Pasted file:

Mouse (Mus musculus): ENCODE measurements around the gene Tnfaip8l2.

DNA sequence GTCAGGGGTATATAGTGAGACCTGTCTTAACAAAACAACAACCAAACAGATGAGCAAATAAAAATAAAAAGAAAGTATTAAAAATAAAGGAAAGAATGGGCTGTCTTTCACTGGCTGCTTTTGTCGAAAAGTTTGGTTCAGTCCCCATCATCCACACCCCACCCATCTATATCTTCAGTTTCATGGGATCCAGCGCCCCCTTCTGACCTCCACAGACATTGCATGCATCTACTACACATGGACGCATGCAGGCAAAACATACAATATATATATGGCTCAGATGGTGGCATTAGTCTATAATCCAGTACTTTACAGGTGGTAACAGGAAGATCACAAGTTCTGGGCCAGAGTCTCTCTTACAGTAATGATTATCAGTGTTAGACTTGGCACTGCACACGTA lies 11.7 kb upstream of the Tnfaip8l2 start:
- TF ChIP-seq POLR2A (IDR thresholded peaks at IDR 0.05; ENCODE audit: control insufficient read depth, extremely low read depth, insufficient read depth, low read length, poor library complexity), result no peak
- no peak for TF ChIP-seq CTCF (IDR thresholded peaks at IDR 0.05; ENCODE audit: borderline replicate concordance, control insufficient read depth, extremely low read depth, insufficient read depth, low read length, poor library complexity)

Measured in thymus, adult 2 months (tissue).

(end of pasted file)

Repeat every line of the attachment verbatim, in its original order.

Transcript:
Mouse (Mus musculus): ENCODE measurements around the gene Tnfaip8l2.

DNA sequence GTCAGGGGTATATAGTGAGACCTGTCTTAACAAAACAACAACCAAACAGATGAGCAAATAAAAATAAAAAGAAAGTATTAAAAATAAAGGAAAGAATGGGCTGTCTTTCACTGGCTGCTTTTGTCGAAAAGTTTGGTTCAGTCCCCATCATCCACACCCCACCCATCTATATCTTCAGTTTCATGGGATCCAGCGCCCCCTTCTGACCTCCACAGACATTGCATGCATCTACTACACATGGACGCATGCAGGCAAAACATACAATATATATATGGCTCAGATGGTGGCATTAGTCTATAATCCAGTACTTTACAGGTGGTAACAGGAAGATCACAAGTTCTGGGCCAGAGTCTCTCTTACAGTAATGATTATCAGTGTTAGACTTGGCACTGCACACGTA lies 11.7 kb upstream of the Tnfaip8l2 start:
- TF ChIP-seq POLR2A (IDR thresholded peaks at IDR 0.05; ENCODE audit: control insufficient read depth, extremely low read depth, insufficient read depth, low read length, poor library complexity), result no peak
- no peak for TF ChIP-seq CTCF (IDR thresholded peaks at IDR 0.05; ENCODE audit: borderline replicate concordance, control insufficient read depth, extremely low read depth, insufficient read depth, low read length, poor library complexity)

Measured in thymus, adult 2 months (tissue).